In its February issue, Globefish reports that imports of Nile perch are in decline. In 2010, Nile perch was the second most imported freshwater fish into the EU, after pangasius, but it has become more expensive for EU importers in 2011 because of the reduction in supply. This may lead to changes in whitefish markets in the EU: in particular, tilapia producers will be looking for opportunities to enter this market segment.
Pangasius is still the most popular white fish on EU markets, but Globefish also highlights the fact that the Spanish Association of Marine Aquaculture Producers, Apromar, says that aquaculture in Spain is increasingly affected by pressure from farmed white-fish imports, such as pangasius, and denounced the unfair competition from the import of animal products, including seafood, fed with feed that was banned in the EU. Globefish emphasises that ‘recently, imports from countries where sanitary or labour requirements are less demanding than those of the EU have also been criticised’. This also concerns ACP countries: in Uganda, three red alerts, resulting from the poor quality of the fish exported, have been raised. The EU has threatened to ban fish from that country.
Globefish argues that African countries will increasingly need to show that they comply with high quality and sustainability standards, both for Nile perch and pangasius, if they want to maintain their shares in key markets like the EU. Some producers, processors and exporters are already addressing this issue, and moving from quantity to quality production.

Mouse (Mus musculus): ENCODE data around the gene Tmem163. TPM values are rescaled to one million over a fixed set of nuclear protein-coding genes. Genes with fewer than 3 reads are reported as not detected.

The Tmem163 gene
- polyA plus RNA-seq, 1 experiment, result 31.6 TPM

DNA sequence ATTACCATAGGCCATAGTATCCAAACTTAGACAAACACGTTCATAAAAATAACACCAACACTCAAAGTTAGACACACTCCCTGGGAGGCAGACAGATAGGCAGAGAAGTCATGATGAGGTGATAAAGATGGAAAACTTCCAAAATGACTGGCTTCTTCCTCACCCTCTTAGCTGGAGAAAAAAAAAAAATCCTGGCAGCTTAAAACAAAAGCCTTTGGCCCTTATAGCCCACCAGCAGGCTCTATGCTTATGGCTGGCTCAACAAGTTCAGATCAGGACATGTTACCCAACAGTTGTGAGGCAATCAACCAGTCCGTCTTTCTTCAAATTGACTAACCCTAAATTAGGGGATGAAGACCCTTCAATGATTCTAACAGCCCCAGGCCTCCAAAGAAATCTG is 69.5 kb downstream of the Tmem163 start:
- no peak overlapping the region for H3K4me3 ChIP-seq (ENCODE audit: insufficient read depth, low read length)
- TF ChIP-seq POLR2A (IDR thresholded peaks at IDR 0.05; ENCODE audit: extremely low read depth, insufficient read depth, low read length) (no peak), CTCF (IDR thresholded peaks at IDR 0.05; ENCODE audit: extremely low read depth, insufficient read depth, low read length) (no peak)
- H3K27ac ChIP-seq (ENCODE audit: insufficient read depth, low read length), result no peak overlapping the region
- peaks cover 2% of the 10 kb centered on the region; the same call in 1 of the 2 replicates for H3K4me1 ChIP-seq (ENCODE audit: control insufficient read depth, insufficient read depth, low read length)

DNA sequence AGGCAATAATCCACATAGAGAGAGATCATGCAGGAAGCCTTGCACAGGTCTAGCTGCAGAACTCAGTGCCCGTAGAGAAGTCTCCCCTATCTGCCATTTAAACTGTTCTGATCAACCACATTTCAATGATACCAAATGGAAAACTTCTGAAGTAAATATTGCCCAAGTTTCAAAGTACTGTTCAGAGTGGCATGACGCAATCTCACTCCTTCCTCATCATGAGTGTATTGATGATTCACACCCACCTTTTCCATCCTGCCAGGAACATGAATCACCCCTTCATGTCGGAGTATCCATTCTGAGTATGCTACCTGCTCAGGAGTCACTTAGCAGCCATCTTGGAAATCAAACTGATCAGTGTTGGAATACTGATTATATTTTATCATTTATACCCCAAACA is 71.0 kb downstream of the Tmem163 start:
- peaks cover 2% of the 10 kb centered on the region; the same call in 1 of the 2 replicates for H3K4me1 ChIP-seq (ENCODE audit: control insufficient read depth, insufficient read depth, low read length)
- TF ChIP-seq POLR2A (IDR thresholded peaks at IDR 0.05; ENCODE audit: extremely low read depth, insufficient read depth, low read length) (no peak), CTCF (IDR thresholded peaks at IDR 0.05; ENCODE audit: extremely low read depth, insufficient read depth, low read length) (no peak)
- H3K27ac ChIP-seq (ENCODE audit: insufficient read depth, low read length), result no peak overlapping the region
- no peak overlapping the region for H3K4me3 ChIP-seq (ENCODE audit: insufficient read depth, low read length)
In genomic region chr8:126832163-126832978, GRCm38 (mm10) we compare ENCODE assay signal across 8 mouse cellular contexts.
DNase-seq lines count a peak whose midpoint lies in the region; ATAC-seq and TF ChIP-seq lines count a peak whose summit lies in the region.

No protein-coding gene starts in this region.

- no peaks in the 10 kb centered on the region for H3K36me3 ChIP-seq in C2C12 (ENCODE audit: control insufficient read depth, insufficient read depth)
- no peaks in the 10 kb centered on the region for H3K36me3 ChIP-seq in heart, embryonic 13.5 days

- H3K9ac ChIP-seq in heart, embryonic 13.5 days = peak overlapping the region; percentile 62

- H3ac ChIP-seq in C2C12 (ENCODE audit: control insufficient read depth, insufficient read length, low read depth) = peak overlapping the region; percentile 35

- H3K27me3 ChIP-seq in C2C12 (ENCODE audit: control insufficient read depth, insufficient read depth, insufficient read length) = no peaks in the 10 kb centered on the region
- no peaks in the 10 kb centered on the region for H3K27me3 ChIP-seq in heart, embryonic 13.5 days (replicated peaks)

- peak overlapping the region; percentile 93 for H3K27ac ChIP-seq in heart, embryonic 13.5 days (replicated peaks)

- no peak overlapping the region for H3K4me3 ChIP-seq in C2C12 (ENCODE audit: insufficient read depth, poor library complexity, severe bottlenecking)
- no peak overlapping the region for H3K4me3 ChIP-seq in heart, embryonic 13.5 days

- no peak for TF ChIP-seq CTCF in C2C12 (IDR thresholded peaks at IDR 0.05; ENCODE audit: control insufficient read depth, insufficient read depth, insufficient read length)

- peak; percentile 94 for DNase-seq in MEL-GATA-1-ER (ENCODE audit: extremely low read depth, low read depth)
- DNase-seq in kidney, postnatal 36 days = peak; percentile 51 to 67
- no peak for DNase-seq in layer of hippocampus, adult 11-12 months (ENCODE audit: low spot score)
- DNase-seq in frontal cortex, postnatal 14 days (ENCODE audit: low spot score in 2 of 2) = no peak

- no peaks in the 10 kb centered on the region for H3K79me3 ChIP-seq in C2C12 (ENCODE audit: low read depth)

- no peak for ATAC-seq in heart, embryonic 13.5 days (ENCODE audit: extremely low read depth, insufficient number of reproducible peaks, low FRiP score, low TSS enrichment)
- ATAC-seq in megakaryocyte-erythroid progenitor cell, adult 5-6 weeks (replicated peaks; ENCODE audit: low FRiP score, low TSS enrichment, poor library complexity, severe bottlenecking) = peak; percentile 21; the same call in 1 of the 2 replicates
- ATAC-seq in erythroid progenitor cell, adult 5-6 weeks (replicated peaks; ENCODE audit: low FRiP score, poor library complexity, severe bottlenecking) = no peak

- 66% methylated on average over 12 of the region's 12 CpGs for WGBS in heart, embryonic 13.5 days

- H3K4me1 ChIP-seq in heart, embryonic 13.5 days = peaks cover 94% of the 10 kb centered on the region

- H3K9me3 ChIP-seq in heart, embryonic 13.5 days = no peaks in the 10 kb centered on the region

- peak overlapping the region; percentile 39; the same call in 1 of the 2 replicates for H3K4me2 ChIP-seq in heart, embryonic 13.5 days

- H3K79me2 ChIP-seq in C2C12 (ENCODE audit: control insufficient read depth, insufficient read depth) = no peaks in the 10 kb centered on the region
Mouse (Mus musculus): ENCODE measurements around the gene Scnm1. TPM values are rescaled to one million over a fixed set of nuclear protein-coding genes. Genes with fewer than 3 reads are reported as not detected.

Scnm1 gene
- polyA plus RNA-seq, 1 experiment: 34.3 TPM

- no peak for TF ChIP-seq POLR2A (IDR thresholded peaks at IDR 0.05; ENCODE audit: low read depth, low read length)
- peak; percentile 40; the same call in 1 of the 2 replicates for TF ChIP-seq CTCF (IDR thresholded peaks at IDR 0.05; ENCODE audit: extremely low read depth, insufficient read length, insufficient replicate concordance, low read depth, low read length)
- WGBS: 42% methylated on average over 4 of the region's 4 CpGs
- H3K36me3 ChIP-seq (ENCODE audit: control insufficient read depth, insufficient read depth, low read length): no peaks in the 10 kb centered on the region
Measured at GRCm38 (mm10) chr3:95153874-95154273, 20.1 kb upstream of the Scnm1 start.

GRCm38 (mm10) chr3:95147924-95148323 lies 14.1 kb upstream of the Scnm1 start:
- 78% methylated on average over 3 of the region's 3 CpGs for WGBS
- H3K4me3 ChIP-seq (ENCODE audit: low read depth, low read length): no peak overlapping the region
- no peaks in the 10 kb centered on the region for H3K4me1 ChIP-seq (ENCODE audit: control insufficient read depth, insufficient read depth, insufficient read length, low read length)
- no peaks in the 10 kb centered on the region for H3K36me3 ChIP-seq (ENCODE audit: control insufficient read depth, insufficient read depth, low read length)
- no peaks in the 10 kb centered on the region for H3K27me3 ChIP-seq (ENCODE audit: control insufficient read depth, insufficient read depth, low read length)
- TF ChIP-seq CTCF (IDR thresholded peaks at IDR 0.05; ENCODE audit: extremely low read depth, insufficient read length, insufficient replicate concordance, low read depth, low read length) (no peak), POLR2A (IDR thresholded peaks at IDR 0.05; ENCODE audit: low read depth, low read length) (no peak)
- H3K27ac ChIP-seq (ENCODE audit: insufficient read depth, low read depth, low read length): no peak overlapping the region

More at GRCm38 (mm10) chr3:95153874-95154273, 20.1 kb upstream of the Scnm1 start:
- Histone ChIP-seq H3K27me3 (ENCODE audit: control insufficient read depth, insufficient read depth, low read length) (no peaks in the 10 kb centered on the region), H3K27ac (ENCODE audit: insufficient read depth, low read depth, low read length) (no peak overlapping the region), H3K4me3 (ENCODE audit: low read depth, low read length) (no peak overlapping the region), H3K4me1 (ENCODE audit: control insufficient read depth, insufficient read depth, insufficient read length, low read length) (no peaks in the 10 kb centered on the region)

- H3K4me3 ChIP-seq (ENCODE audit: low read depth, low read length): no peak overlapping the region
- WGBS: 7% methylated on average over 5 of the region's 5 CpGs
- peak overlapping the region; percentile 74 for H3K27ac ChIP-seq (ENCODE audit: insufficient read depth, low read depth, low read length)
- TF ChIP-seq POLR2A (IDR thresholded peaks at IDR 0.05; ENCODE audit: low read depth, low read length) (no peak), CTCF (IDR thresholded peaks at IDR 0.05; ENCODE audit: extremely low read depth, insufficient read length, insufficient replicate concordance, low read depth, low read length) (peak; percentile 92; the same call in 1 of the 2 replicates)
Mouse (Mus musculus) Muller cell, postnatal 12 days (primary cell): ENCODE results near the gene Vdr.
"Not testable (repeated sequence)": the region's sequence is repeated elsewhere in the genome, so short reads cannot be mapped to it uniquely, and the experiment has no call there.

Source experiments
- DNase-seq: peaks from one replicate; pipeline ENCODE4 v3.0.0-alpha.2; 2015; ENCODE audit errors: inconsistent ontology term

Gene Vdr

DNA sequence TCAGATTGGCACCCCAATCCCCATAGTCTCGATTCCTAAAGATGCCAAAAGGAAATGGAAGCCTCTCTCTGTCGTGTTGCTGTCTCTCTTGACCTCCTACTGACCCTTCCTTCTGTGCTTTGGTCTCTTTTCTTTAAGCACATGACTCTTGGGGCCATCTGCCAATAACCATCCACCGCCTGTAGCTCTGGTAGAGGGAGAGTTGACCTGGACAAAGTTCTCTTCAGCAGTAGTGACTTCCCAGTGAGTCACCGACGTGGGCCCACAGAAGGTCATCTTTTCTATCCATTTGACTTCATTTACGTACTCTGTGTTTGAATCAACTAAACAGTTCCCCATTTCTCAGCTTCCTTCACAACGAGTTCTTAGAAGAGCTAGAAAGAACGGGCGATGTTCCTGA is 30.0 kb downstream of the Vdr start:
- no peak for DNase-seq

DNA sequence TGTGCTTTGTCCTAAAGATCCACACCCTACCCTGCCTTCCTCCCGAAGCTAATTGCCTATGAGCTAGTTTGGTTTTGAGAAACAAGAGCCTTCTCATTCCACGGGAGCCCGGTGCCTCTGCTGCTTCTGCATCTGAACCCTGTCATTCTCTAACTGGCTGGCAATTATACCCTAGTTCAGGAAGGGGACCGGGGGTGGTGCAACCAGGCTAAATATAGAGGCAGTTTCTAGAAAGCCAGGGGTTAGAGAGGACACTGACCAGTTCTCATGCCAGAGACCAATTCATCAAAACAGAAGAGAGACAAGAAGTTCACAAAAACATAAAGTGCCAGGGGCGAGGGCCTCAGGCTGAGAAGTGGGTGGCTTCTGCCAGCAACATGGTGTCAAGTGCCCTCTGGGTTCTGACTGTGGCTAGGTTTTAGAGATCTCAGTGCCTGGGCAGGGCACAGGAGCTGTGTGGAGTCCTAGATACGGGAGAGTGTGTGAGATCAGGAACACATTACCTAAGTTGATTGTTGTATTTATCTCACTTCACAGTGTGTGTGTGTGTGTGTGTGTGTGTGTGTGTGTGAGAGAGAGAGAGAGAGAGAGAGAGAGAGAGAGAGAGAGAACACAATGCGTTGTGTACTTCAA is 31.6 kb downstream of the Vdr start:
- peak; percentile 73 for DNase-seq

ACP exporters need to be aware of the increasing interest amongst European consumers for products from environmentally sustainable and socially just sources. This is both driven by policy makers and NGOs, and by the consumers themselves. There is increasing pressure on white-fish traders and retailers to ensure that the products being traded are from such sources, and on policy makers to ensure that there is a level playing field in the market for EU white-fish products and imported products. Therefore, it is important that ACP white-fish producers and exporters to the EU market consider market strategies based on quality products rather than quantity. Nowhere is this more relevant than for products such as Nile perch and tilapia which face increasing competition on EU markets due to low-cost high volume imports such as pangasius.